Is there a direct cause-and-effect relationship between endogenous insulin spikes and fat gain? In other words, ‘does insulin make you fat?’
One thing that can’t be denied by even the most skeptical of those asking the “does insulin make you fat” question: Excess calorie intake can cause both fat gain and higher-than-normal insulin levels. Thus, even if insulin is not the most direct culprit responsible for overall fat gain – the condition that causes its endogenous spikes (too much food intake) is a big factor in acquiring body fat. Therefore, even if one’s motive is to reduce insulin spikes in a “mistaken” belief that “insulin makes us fat”, the means to the end of reducing insulin will likely result in the desired outcome – reduced body fat.
This doesn’t stop the “does insulin make you fat” debate from raging on. At one side of the argument, authors such as Gary Taubes contend that diets high in refined carbohydrates cause repeated blood sugar and insulin spikes that eventually lead to a bodily breakdown that results in obesity and higher risk of disease. In rebuttal, some nutritionists, such as highly credentialed James Krieger, claim that “insulin gets a bad rap.” This opposing view basically says “a calorie is a calorie”… “protein raises insulin levels as much as carbohydrates”… and “the sole cause of fat gain is excess caloric intake; in short, that “insulin doesn’t make you fat.”
'Insulin Molecule': We know it's a vitally important hormone. But does too much insulin contribute to higher body fat?
‘Does Insulin Make You Fat?’ The gist of the debate
Years ago, I was at a book store buying a copy of ‘Good Carbs, Bad Carbs’ by Johanna Burani. As the young clerk at the checkout counter took the book from me to scan it, he glanced at the title and let out a chuckle:
“All carbs are good carbs” he said, defiantly expressing his natural affinity for the body’s preferred energy source.
I nodded with a smiling “I hear-ya, man”, acknowledging to myself how good a large thick-crusted pizza would be at that very moment.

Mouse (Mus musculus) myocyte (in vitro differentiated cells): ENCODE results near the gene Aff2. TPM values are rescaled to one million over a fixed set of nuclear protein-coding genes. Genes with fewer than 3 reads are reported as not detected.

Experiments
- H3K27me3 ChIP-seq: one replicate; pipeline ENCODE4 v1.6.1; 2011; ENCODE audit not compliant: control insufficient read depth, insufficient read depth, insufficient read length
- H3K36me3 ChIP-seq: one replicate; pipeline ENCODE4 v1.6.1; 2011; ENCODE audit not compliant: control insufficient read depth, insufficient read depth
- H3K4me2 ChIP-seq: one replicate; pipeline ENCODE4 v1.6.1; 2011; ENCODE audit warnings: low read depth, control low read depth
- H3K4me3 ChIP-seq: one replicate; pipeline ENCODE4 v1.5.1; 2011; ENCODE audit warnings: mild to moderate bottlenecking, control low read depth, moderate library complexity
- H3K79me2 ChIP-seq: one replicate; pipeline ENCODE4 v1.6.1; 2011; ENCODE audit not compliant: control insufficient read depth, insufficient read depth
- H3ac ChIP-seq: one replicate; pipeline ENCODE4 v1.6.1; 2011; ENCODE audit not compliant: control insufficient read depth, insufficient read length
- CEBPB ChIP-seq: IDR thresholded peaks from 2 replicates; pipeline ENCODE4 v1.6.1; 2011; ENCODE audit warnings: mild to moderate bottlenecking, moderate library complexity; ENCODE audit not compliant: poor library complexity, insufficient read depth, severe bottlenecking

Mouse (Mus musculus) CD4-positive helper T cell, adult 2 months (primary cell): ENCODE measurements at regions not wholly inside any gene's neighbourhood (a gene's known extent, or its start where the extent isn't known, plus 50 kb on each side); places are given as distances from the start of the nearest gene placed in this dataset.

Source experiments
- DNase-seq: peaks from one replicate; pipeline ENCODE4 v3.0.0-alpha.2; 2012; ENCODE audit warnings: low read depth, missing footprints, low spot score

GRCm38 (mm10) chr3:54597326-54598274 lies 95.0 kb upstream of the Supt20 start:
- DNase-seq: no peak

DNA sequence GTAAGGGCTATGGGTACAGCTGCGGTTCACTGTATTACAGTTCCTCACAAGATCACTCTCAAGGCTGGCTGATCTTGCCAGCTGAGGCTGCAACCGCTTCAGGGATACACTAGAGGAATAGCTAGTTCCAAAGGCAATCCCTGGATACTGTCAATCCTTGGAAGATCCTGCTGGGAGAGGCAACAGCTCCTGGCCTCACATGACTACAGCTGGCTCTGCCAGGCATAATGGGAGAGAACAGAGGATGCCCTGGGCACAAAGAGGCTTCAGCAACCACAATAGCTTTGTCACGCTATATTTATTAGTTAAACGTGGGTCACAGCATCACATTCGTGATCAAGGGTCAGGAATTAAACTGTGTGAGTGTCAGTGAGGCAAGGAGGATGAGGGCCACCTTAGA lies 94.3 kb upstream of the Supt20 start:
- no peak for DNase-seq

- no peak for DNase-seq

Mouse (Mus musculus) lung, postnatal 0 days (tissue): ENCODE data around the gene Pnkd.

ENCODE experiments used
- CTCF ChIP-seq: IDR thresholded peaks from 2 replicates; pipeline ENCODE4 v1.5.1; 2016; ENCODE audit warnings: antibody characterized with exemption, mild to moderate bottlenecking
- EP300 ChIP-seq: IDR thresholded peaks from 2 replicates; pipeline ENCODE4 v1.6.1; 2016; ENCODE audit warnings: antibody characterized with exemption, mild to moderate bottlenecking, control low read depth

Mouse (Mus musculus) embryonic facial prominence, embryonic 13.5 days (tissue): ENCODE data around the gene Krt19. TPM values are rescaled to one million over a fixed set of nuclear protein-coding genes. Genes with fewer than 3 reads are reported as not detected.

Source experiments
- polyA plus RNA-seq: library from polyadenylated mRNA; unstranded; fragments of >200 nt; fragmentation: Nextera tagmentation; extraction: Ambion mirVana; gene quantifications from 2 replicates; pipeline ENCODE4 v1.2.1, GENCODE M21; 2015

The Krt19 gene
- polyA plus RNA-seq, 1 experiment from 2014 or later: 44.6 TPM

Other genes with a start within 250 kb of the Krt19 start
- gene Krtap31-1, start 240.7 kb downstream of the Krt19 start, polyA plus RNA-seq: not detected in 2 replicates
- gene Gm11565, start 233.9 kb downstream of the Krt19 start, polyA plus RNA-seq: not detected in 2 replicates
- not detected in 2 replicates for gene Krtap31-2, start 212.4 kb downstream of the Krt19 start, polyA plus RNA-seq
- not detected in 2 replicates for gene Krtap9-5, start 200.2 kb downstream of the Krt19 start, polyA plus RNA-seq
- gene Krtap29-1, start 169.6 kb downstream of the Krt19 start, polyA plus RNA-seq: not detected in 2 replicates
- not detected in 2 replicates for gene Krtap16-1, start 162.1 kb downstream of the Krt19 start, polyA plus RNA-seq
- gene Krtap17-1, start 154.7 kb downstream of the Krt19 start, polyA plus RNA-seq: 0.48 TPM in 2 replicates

I’ve never been into carbs elimination; never fell for the Atkins Diet craze. But since the days that I started to shed the fifty pounds that I eventually lost, I’ve instinctively monitored my carbs intake. Whenever I begin to gain back fat, a quick reduction of carbs along with a simultaneous ratcheting up of protein and increased movement always does the trick in shedding it off again.
Similarly, many of those who’d answer “yes” to the “does insulin make you fat” question have never recommended banishing carbohydrates altogether. Most have merely adopted and advocated a “moderation approach” to quantities and a “selective approach” to types of carbs consumed. These practices are used under the hypothesis that high insulin does indeed contribute to fat accumulation and that controlling insulin levels helps with shedding body fat and preventing its resurgence.
Contrastingly, Mr. Krieger, in his article titled ‘Insulin… An Undeserved Bad Reputation’, claims the insulin blamers have been barking up the wrong tree in attributing it to the amassing of body fat. He subscribes purely to the “energy in/energy out” hypothesis; that fat gain and obesity can be blamed almost entirely on the long-term daily intake of a higher number of calories than are being burned off.
To sum up the difference of opinion: James Krieger and the like think excess calories lead to obesity, which leads to insulin resistance, which results in hyperinsulinemia (too much insulin).
Those of the opposing opinion think that excess carbohydrates (especially sugary ones) lead to insulin spikes, which leads to hyperinsulinemia, which leads to insulin resistance, which results in obesity.